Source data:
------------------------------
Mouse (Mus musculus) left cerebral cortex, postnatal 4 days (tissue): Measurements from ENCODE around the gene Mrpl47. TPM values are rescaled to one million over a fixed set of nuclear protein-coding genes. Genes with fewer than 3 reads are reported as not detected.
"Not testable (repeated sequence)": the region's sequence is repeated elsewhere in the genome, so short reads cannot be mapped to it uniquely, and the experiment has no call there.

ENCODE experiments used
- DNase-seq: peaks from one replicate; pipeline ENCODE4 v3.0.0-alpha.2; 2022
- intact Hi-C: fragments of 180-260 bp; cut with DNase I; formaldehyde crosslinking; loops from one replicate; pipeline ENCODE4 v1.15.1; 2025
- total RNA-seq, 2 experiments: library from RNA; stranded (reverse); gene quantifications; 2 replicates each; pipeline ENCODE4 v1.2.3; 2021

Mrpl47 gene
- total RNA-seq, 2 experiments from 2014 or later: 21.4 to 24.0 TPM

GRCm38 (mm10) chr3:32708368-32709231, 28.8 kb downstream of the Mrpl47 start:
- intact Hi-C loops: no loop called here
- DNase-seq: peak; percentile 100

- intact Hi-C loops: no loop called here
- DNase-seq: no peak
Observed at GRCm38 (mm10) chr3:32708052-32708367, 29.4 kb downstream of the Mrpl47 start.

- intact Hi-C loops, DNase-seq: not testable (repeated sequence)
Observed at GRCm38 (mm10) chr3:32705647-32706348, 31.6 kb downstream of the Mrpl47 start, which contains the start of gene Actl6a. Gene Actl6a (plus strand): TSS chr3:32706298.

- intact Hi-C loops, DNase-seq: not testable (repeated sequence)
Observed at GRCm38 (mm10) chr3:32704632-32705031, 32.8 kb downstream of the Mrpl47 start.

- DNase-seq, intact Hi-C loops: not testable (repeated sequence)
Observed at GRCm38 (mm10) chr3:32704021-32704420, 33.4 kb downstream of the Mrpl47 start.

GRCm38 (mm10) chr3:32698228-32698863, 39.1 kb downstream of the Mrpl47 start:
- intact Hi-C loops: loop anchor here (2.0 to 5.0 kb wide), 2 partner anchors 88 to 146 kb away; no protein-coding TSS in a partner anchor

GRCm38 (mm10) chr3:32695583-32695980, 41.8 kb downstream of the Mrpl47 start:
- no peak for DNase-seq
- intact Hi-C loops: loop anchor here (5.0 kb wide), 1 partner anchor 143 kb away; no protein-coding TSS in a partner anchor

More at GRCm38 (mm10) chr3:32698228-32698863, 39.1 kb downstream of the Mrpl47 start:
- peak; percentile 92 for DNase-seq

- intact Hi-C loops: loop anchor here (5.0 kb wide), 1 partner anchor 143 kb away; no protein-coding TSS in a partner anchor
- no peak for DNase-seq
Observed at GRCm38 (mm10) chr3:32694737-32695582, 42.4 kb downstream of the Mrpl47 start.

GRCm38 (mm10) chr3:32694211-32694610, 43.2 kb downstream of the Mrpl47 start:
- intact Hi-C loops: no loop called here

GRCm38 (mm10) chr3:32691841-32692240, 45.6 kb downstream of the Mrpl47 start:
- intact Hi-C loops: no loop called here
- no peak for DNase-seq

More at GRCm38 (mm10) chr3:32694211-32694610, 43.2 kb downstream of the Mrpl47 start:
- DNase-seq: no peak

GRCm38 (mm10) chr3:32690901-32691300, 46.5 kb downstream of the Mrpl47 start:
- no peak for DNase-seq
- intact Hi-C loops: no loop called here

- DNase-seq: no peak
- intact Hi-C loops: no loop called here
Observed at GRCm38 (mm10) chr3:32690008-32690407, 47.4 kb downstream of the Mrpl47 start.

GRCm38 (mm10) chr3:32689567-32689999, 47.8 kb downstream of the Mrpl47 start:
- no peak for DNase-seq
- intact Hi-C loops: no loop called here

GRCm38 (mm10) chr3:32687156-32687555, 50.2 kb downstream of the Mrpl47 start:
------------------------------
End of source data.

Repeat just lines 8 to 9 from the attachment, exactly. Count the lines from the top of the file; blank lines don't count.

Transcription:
- total RNA-seq, 2 experiments from 2014 or later: 21.4 to 24.0 TPM

GRCm38 (mm10) chr3:32708368-32709231, 28.8 kb downstream of the Mrpl47 start: